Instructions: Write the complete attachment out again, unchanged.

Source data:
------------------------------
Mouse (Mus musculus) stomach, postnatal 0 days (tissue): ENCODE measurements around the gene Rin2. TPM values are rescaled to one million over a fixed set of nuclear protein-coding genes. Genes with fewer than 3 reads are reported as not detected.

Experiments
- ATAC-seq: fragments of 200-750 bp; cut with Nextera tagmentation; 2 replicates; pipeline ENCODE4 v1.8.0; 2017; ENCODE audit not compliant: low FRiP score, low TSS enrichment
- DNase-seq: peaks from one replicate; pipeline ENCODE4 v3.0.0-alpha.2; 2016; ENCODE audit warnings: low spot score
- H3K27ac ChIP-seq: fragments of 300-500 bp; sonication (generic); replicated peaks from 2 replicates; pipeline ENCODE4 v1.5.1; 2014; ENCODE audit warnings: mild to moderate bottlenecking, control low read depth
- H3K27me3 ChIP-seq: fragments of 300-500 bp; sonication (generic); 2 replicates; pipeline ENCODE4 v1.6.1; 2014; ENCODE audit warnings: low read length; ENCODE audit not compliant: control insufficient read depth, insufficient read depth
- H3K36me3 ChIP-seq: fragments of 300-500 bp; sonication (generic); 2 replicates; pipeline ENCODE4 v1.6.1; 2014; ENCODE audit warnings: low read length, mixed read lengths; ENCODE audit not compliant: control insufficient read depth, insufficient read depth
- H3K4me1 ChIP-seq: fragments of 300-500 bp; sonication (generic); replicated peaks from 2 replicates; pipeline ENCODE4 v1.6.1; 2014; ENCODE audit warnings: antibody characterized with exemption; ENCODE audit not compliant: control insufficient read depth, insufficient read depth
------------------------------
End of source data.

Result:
Mouse (Mus musculus) stomach, postnatal 0 days (tissue): ENCODE measurements around the gene Rin2. TPM values are rescaled to one million over a fixed set of nuclear protein-coding genes. Genes with fewer than 3 reads are reported as not detected.

Experiments
- ATAC-seq: fragments of 200-750 bp; cut with Nextera tagmentation; 2 replicates; pipeline ENCODE4 v1.8.0; 2017; ENCODE audit not compliant: low FRiP score, low TSS enrichment
- DNase-seq: peaks from one replicate; pipeline ENCODE4 v3.0.0-alpha.2; 2016; ENCODE audit warnings: low spot score
- H3K27ac ChIP-seq: fragments of 300-500 bp; sonication (generic); replicated peaks from 2 replicates; pipeline ENCODE4 v1.5.1; 2014; ENCODE audit warnings: mild to moderate bottlenecking, control low read depth
- H3K27me3 ChIP-seq: fragments of 300-500 bp; sonication (generic); 2 replicates; pipeline ENCODE4 v1.6.1; 2014; ENCODE audit warnings: low read length; ENCODE audit not compliant: control insufficient read depth, insufficient read depth
- H3K36me3 ChIP-seq: fragments of 300-500 bp; sonication (generic); 2 replicates; pipeline ENCODE4 v1.6.1; 2014; ENCODE audit warnings: low read length, mixed read lengths; ENCODE audit not compliant: control insufficient read depth, insufficient read depth
- H3K4me1 ChIP-seq: fragments of 300-500 bp; sonication (generic); replicated peaks from 2 replicates; pipeline ENCODE4 v1.6.1; 2014; ENCODE audit warnings: antibody characterized with exemption; ENCODE audit not compliant: control insufficient read depth, insufficient read depth